People want to help but often aren’t aware their help is needed, or they don’t know how to offer or give help effectively. So reach out and ask for what you need. Don’t worry that people will be too busy or unable to assist. They may be, but let them decide. Just explain honestly what you are feeling, specifically what you need, and how it will help. That first small ask is always the hardest step.
Choose Your Supporters Carefully
Share your worries about COVID-19 and home isolation with someone you trust. It can be especially valuable to share with someone who understands your experience of retinoblastoma and how the pandemic may impact your family. Several minds working together usually find solutions faster to overcome challenges and ease stress.
But recognise that worry, gossip and catastrophizing from other people may amplify your own fears. Choose your support system carefully so it builds you up and gives you hope.
Stay Well Connected
Check that your contacts list is up-to-date with phone numbers, social links, emails and postal addresses for family members, neighbours, friends, and other people you care about. Find out how people prefer to connect and record that information. For example, some people are not comfortable with video chats, but welcome internet audio calls. Plan regular check-ins with one another, but leave space for spontaneity too.
Support One Another
Remember that the people you communicate with will be relying on connection with you for support just now, as much as you rely on them. Surprise one another, be creative with your communication, have fun. Here are some suggestions:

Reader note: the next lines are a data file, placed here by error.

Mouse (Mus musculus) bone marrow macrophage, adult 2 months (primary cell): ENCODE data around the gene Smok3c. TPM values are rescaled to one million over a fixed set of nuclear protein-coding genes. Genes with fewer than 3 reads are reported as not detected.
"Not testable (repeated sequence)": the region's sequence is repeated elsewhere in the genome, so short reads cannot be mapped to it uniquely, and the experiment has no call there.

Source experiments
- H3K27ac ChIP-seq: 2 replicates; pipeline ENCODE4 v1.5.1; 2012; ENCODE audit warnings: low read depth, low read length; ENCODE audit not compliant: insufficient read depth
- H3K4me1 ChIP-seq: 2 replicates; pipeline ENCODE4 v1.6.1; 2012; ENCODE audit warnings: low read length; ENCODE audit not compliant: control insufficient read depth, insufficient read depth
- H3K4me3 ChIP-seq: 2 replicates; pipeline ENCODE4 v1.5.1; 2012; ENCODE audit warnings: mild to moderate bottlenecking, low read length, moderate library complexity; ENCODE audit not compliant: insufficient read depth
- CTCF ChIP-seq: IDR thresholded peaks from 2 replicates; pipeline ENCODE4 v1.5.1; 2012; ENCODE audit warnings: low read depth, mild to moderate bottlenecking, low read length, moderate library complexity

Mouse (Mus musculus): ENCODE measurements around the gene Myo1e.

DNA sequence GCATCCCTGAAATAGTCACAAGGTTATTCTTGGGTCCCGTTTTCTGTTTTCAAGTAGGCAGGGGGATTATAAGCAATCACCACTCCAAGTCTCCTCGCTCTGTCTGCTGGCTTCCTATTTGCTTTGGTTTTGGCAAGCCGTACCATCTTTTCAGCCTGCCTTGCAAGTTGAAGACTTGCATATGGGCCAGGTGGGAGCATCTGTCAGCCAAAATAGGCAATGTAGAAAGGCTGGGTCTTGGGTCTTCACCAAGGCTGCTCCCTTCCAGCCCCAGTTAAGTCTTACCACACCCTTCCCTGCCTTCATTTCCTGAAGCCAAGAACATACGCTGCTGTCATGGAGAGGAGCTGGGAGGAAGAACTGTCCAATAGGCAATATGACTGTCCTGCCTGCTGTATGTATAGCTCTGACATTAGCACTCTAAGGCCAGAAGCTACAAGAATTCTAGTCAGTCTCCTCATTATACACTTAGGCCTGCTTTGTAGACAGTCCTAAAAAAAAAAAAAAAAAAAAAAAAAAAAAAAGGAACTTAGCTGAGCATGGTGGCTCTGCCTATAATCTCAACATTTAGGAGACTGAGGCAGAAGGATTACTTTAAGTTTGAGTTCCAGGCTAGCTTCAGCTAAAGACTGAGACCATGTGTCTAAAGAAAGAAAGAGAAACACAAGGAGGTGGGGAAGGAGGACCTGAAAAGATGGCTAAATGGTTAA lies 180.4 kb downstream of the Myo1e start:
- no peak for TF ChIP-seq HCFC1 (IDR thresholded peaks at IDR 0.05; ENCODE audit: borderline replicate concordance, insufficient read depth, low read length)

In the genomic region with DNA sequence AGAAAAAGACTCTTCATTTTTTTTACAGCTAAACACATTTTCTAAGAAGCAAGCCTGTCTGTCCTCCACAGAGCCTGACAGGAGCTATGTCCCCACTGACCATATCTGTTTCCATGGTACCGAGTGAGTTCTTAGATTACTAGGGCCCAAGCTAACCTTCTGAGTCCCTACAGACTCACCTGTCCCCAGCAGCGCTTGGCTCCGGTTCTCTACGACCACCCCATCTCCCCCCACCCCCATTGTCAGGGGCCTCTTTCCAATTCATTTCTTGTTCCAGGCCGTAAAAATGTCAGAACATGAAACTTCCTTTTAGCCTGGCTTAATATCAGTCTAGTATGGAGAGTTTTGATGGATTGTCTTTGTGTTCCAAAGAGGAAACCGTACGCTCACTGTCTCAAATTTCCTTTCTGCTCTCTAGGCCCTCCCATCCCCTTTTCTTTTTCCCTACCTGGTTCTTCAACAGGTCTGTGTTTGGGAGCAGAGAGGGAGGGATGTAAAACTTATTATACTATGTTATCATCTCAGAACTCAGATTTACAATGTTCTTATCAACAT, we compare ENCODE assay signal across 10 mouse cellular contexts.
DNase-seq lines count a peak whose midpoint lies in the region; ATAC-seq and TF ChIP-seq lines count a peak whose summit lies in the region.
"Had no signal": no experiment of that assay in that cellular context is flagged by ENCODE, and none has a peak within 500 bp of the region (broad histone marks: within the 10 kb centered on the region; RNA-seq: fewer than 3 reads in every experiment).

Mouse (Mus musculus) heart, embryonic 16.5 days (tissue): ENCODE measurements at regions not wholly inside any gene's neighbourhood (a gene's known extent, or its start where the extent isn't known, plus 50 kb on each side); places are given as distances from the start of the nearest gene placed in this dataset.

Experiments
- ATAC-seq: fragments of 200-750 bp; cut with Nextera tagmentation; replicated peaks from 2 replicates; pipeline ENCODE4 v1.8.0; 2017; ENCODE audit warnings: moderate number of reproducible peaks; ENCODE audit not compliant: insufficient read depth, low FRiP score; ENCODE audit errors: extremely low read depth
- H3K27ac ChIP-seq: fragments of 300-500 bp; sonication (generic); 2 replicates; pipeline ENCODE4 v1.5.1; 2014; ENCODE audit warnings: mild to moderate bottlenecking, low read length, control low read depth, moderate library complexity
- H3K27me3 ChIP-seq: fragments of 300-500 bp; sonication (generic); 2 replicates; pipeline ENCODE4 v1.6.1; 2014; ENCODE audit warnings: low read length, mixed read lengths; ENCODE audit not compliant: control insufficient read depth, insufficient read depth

- Plan with friends to watch a film or TV show, or read a book separately at the same time, so you can discuss it together on a group call or video meet-up.
- Set up a tandem baking session with your child and their grandmother (or other significant person), in which you all follow the same recipe, connected by a video call.
- With your friends, listen to the same positive radio show, and chat back and forth about its features. Note one thing you’d all like to follow up on that arose from the program or your conversation. A breakfast show is ideal as they are usually 3-4 hours long with multiple features and upbeat music, and even opportunities to interact with the show – perhaps you could message in with a greeting to your friend or relative who is listening along with you.
- Send voice memos to one another. The audio recording of our voice brings us closer to one another. You can also enliven the memo further with singing, music, or several members of your family on the same recording.
- Send surprise items in the mail. Perhaps you have a collection of postcards from past holidays, or gifted writing sets you thought you’d ever use in this digital age. Now may be just the time to dust them off, show them some love and send them out with a smile. Receiving an unexpected handwritten letter or card in the post is always a delight, just now more than ever.
11. Manage Home-Working
Create a Specific Work Space
With everyone working and schooling from home, it may be difficult to identify an appropriate work space you can settle into for the duration of lockdown.
- Make an inventory of who needs space for what purposes, and with what requirements (e.g. computer, table, close to electricity points).
- Identify what spaces are available.
- Can additional space be freed up by decluttering or moving furniture around?
- It a large workspace will be shared, such as a large dining table, consider marking it off into zones so each person can keep items out for the duration.
- If a small workspaces will be shared, plan a clear rota for who will use it at set times, to avoid confusion and angst. For each person who will use this space, place a box beside it, with their name clearly displayed. The person can store items in this box rather than having to pack them away elsewhere in the home each day, freeing up the workspace for other family members.